What do you think is the objective of companies across the globe? Is it customer service, employee satisfaction, social responsibility? May be yes - may be no. Yes, because they are the means to achieve the primary objective and no, because they are the objectives on their own. Well, what could be the primary objective, if not only objective?
Let me borrow a line from Wikipedia to answer this question: “Businesses are formed to earn profit that will increase the wealth of its owners and grow the business itself” Every action and transaction (and of course inaction) has a financial implication. Ultimately everything boils down and sums up to greenback.
Balance sheet and Operating Margin are believed to be the touchstones – perhaps millstones if not managed properly - of any organization. Trial balance, inventory turnover, top line, bottom line, ROI, sequential growth etc are some of the commonly used terms in our daily life. The extent to which these buzzwords are fathomed is subject to debate. Therefore, we make a small attempt here to give a brief introduction to those terms and Financial Accounting concepts.
Firstly, every transaction and activity that has a financial implication is recorded. Such transactions are entered in two accounts at a time. This practice, known as ‘Double-entry bookkeeping system’, requires a debit entry in one of the accounts and a corresponding credit entry in another account.
For instance, an employee buys raw material with cash. This transaction needs to be recorded in two accounts, namely, cash and raw material accounts. In the cash account you make credit entry and a debit entry in the raw material accounts. This sounds good, but how do we determine what to debit and credit? How do we ensure we don’t debit an account that should indeed be credited? This is where golden rules of accounting come in handy.
Golden Rules of accounting:
- 'Personal Account': Debit the Receiver & Credit the Giver
- 'Real Account': Debit what comes in, Credit what goes out
- 'Nominal Account': Debit all expenses / losses, credit all Incomes / Gains
Personal accounts are accounts maintained for individuals and organization with whom the company does business with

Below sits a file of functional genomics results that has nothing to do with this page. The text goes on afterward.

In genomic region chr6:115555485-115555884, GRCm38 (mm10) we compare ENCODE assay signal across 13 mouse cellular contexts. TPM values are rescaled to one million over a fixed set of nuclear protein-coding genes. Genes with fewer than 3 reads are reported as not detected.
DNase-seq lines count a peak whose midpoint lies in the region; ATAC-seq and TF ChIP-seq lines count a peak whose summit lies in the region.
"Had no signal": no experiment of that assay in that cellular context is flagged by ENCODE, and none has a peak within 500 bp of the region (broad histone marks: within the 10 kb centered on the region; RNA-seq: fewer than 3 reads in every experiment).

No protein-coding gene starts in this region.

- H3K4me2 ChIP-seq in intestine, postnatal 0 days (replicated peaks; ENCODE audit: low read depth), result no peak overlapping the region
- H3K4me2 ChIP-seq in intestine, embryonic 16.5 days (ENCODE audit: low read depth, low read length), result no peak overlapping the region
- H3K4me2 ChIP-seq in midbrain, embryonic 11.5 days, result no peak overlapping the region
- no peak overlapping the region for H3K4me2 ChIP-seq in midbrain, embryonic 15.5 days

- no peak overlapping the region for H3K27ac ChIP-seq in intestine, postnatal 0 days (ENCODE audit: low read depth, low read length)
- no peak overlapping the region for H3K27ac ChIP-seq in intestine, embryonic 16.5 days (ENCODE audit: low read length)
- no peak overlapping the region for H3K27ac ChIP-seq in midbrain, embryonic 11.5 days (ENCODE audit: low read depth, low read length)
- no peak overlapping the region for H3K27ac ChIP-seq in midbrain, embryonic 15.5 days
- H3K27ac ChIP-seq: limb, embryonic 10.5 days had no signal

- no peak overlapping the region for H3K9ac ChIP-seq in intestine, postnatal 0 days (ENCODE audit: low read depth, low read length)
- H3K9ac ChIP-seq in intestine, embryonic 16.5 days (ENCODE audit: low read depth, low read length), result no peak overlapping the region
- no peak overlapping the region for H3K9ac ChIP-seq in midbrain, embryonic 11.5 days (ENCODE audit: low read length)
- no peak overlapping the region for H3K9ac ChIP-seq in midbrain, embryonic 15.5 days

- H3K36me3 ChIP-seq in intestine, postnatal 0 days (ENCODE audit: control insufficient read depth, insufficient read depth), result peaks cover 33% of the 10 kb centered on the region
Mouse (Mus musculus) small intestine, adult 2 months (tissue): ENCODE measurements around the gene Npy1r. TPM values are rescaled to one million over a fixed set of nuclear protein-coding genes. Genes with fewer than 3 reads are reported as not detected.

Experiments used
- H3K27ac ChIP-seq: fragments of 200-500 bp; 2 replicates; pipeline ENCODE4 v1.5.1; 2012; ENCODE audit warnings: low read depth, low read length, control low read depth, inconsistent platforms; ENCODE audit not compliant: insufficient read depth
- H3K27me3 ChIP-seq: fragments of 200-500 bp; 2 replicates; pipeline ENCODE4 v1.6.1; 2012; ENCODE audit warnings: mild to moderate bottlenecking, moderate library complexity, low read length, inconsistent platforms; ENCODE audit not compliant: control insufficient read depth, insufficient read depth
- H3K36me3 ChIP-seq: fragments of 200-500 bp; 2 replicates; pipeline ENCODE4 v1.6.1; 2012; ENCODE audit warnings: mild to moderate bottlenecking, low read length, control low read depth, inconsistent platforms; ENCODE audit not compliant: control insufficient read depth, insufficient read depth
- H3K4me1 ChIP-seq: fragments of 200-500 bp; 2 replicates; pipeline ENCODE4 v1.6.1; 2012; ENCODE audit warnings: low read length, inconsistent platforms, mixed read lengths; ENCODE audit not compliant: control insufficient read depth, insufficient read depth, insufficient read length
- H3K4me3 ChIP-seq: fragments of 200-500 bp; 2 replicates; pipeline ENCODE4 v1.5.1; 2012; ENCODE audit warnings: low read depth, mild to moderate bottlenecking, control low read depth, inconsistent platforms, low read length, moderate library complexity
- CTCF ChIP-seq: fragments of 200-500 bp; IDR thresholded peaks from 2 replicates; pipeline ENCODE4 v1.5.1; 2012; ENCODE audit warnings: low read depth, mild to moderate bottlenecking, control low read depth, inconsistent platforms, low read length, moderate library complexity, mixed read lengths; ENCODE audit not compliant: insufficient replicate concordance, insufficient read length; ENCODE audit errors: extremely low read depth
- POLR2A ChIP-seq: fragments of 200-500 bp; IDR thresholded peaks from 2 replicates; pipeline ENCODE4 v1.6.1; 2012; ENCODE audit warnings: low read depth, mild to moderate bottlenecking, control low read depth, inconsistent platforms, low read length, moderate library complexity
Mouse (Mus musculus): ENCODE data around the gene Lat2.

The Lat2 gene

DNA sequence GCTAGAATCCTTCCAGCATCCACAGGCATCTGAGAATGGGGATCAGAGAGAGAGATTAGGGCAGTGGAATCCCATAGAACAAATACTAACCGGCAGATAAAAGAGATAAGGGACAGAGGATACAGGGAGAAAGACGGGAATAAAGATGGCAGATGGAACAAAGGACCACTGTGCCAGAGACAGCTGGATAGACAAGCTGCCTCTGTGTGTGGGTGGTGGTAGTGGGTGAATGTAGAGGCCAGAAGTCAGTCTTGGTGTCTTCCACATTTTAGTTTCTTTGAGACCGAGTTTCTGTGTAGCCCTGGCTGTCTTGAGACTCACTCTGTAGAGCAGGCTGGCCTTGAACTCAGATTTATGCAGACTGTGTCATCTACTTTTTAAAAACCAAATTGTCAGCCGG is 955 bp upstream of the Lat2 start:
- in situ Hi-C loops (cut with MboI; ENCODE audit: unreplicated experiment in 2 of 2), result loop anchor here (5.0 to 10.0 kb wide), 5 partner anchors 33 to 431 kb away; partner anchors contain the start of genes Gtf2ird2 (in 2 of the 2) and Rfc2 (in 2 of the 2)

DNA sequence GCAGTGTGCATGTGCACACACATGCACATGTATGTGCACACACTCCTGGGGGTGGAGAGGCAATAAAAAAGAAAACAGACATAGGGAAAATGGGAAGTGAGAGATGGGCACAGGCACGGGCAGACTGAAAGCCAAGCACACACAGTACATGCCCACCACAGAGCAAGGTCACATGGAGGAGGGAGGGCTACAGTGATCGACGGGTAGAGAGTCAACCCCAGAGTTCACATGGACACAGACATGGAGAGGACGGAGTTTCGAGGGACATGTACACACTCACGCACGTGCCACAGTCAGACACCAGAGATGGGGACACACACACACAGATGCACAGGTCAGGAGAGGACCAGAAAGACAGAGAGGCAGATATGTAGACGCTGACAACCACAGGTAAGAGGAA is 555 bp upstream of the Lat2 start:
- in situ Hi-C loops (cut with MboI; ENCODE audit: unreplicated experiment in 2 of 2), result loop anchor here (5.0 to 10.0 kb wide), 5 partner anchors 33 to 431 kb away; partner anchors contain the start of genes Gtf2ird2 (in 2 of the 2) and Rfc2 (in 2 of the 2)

Real accounts are for real things that can either be seen, felt and touched – an exception being goodwill. In other words these represent assets.
Nominal account represents expenses, losses, incomes and gains.
In our case, cash as well as raw material accounts are real accounts. When the company buys raw material by paying cash, cash goes out and raw material comes in and hence they are credited and debited respectively.
As all transactions are equally recorded on debit and credit sides, sum of all debit sides values and credit side values of all the account put together would be equal at any given point in time. Such an exercise is known as Trial Balance which serves as a tool to detect errors, which can result in the totals not being equal.
With accounting entries are maintained for each and every transaction, they are used to arrive at the Final Accounts which comprises of P&L (Profit and Loss) account and Balance sheet at the end of the accounting period, which is normally a quarter.
Balance sheet is a snapshot of company’s assets and liabilities at the end of the period. P&L, on the other hand, is the summary of profit or loss the company has made for the entire period. You might have read items sounding like ‘assets stand at Rs 2,000 crore on 31-03-2009 and profit for the FY 08-09 was Rs 120 crores’. First one reflects balance sheet position on a given day and the latter draws reference from P&L statement for entire financial year.
While preparing Final Accounts at the end of accounting period, all account values should either be transferred to the balance sheet or to the P&L statement. Account that represent assets (such as inventories, investments, receivables etc) and liabilities (such as payables, owner’s equity, earning & surplus - liability from company’s point of view to its owners/share holder) – are transferred to balance sheet.
All others accounts, which can be classified under expenses, losses, incomes and gains, are transferred to P&L statement. Sales volume or revenue or gross profit comes at the top. Expenses, interest and tax are deducted from this to arrive at the net profit or earnings. Revenue, which appears on the top, is referred as top-line and the net profit, which appears at the bottom, is referred as bottom-line.
Lesser the expenses more the profitability or the ability to convert top-line into bottom-line is. Operating Margin is the ratio of the bottom-line (normally it is the operating income excluding other incomes/expenses and tax) to the top-line. A company reporting 30 % OPM saves Rs 30 as a profit by doing business for Rs 100 after meeting an expense of Rs 70.
Operating margin directly affects the profit. After all, it is the bottom-line that finally matters in business.